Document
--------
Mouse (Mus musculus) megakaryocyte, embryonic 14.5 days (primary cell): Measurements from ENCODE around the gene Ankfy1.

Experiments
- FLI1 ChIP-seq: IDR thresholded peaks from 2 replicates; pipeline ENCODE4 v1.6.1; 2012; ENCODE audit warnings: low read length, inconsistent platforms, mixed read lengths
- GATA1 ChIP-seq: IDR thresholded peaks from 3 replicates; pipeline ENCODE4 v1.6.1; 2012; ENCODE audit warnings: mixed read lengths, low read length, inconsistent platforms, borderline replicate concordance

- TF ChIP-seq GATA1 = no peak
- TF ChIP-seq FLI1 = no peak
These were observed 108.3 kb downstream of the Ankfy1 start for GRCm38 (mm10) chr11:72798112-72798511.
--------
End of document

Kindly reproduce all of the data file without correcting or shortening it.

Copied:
Mouse (Mus musculus) megakaryocyte, embryonic 14.5 days (primary cell): Measurements from ENCODE around the gene Ankfy1.

Experiments
- FLI1 ChIP-seq: IDR thresholded peaks from 2 replicates; pipeline ENCODE4 v1.6.1; 2012; ENCODE audit warnings: low read length, inconsistent platforms, mixed read lengths
- GATA1 ChIP-seq: IDR thresholded peaks from 3 replicates; pipeline ENCODE4 v1.6.1; 2012; ENCODE audit warnings: mixed read lengths, low read length, inconsistent platforms, borderline replicate concordance

- TF ChIP-seq GATA1 = no peak
- TF ChIP-seq FLI1 = no peak
These were observed 108.3 kb downstream of the Ankfy1 start for GRCm38 (mm10) chr11:72798112-72798511.